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OverviewResearch in Nutrition and Dietetics is focused on public health nutrition, clinical dietetics and applied nutrition science and using these to help improve human health and wellbeing especially in vulnerable people. The team comprises eight research-active staff who have considerable expertise in wide-ranging topics within the field and collaborate both within the University and externally.

Specific areas of interest include:Public health nutrition: the communication of written nutritional information; school meals; nutrition and behaviour in prisons; personalised nutrition; nutrigenetics, nutrition in the homeless community. Clinical dietetics: nutritional assessment and screening in diverse populations; the evaluation of practice-based interventions, particularly in gallstones and gastroenterology; low carbohydrate diets; behaviour change interventions; workplace eating and physical activities.

Applied nutrition science: dietary prevention of cardiovascular disease risk; flavonoids; energy expenditure; anthropometry; appetite and safety.

Our aim is to make a meaningful contribution to the evidence-base in nutrition and dietetics and at the same time to help build research capacity by developing and embedding research skills in our work with undergraduate students and NHS and public health collaborative partners Why choose this course? If you are interested in nutrition and the role it can play in human development, this broad-based degree, accredited by the Association for Nutrition, is ideal. You will have the opportunity to specialise in areas of applied and clinical nutrition, such as the role of nutrition in health and disease..

This is done by providing opportunities to contribute to novel projects which have the potential to yield robust data and lead to research publications.

Undergraduate Nutrition and Dietetics researchStudents on the BSc (Hons) Dietetics and BSc (Hons) Nutrition programmes are introduced to research during their first year and undertake a module in research methods in year two 2) it will be available to everyone on the Internet; there is no embargo for dissertations in the UNL DigitalCommons. (If an embargo, [restricted access] is necessary, you may deposit the thesis at http://digitalcommons.unl.edu/embargotheses/ — but only after getting the prior approval of your department and the Graduate .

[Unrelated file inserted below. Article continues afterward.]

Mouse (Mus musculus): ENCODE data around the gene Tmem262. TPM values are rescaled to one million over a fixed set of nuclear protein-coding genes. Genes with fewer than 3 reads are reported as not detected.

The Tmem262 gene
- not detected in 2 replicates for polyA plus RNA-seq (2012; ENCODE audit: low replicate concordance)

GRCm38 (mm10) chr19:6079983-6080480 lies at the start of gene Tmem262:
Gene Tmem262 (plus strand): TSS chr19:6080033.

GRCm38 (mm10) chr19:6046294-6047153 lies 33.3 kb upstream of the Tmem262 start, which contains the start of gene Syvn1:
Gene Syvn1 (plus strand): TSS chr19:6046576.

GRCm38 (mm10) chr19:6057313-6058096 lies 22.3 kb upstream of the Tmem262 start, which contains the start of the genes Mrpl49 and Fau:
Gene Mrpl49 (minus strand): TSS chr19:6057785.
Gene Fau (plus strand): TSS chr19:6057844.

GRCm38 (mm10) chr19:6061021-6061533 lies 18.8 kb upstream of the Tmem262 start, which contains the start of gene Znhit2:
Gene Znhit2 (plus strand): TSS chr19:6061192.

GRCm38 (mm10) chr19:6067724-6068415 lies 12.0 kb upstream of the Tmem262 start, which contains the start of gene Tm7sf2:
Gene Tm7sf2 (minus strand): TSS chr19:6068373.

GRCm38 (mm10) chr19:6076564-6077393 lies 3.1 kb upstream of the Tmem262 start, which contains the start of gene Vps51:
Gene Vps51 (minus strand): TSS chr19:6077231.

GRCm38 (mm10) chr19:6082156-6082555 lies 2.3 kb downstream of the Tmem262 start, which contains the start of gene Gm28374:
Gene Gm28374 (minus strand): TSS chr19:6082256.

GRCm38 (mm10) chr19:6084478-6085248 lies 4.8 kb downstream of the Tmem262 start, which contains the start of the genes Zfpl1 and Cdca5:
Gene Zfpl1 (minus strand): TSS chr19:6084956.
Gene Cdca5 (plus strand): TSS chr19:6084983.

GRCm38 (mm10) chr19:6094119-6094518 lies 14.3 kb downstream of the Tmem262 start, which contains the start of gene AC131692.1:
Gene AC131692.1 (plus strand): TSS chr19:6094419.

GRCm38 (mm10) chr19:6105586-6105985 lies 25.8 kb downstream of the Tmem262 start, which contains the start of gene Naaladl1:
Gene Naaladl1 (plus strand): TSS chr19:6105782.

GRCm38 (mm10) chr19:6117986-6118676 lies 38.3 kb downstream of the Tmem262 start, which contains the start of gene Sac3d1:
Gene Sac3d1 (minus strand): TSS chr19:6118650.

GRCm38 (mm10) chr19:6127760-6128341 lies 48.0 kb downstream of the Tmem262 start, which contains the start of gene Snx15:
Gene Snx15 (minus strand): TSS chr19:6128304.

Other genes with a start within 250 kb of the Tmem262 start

This provides a valuable opportunity to learn about a wide range of study designs, methodologies and analysis. This learning is then applied in the final year when each student has the opportunity to carry out their own research project, which many of them start during the summer between the second and final year.

We encourage students to engage in real investigations and work collaboratively in a supervised manner with nutritionists, dietitians and other healthcare professionals outside the University. Ideas from students and potential collaborators are welcome.

Postgraduate Nutrition and Dietetics researchA pathway through Master's of Research (MRes) and Master of Philosophy (MPhil) to Doctor of Philosophy (PhD) is available to graduates with a relevant first degree. Registered dietitians on the MSc Dietetics (Advanced Practice) can also undertake a postgraduate taught module in research methods before undertaking their research dissertation.